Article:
By Haleigh Patch
Urban agriculture is on the rise, but what exactly is it and who does it benefit?
Urban agriculture, or food production inside of a city, has grown by more than 30% in the past 30 years creating more opportunities for food sustainability. According to the FDA, food waste is estimated at between 30% and 40% of the food supply, yet there are still places that have a demand for vegetables. Urban gardening could be the key in reaching this demand and helping cities achieve self-sufficiency.
In Boston, the city passed Article 89 back in December of 2013 to support commercial urban farming in the city. According to Boston.gov, it now addresses a wide range of urban agriculture activities throughout Boston, most notably farming, and the goal is to bring the community together through farming and to give residents easy access to fresh food.
Regulations and requirements are determined by neighborhood. According to Interim Deputy Director for Downtown and Neighborhood Planning Kennan Rhyne, there are 10 farming projects that have been reviewed by the Boston Planning and Development Agency through the Article 89 Comprehensive Farm Review since 2013.
“Most of these farming projects are operated by the Urban Farming Institute,” says Rhyne, “Thats the most common one we see.”
There are multiple urban farms that include community gardens which are plots of land gardened by multiple people, residential gardens, which are private, and commercial gardens, which are maintained by farmers, along with community groups and other organizations that work together to help make urban farming a reality in Boston.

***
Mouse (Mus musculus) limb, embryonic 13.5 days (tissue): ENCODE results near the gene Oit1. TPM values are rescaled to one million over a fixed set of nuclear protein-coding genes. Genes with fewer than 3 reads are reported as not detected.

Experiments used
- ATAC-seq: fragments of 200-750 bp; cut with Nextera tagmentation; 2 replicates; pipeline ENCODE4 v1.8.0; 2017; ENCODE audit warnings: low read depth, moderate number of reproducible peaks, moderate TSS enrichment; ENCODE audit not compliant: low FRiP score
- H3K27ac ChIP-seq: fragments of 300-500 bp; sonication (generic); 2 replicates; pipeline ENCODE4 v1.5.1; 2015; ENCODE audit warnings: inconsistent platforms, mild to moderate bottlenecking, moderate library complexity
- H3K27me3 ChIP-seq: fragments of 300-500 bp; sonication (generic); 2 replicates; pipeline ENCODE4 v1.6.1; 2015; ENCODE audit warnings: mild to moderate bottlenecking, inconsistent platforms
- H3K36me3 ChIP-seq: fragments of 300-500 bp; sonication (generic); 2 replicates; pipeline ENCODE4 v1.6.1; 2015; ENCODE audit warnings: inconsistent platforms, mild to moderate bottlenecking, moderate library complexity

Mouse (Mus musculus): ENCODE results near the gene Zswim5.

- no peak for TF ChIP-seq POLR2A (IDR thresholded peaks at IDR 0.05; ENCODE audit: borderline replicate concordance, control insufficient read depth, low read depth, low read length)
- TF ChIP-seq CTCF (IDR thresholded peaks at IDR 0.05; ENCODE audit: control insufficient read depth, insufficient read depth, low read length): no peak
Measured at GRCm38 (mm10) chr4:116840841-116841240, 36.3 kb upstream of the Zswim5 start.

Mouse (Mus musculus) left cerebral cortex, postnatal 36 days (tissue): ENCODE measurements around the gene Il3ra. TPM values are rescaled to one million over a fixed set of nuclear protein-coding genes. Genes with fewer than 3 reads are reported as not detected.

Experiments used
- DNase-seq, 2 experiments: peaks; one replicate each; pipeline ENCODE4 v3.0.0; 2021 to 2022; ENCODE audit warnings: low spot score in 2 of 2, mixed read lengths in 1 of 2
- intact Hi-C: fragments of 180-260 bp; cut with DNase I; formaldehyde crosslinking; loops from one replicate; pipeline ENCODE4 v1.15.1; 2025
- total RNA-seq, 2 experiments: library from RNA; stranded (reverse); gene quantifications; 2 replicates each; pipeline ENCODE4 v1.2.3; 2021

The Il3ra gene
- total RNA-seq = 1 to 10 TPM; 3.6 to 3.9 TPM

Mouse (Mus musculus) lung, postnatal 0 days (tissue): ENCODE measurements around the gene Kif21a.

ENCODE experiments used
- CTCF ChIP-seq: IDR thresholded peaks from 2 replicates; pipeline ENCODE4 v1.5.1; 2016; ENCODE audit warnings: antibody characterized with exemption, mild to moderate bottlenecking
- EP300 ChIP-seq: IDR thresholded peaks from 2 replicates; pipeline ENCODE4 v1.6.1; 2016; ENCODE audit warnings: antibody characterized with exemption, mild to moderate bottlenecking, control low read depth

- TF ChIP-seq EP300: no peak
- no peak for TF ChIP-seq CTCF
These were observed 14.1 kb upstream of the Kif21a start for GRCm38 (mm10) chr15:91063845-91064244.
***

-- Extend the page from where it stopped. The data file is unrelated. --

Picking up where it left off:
There are different types of farms or gardens that you can have in the city. There is hydroponics which is growing plants in nutrient-enriched water, an aquaponics farm that grows plants and fish or shellfish in nutrient-enriched water, rooftop farming that uses a rooftop to grow food as part of a profit or nonprofit company, freight farming which is using a steel storage box that’s repurposed for hydroponics or aquaponics, or any other innovative farming venture.
Boston offers support for people looking to start their own garden or organizations that need a little help There are multiple grants and microloans that people can apply for, along with training programs and business plans.
There are many advantages to urban agriculture including environmental benefits. According to Greenovate Boston, the average plate of food has traveled an average of 1,500 miles from where it was originally produced. This means a lot of carbon is burned to transport food all over the country, and from other countries as well.
By promoting urban agriculture, Boston is reducing its carbon footprint from “food emissions.” According to the Massachusetts Department of Agricultural Resources Commissioner Greg Watson, “we produce 5% to 10% of the food we consume and are dependent on climate change-vulnerable areas like California for the rest” in Massachusetts.
There are additional benefits from urban agriculture such as nutrition, along with physical and mental health. According to Lipid Resource Center, that aims to support health care professionals, working with plants outdoors benefits the mental health, mental outlook, and personal wellness of individuals. Urban agriculture also contributes to overall community health.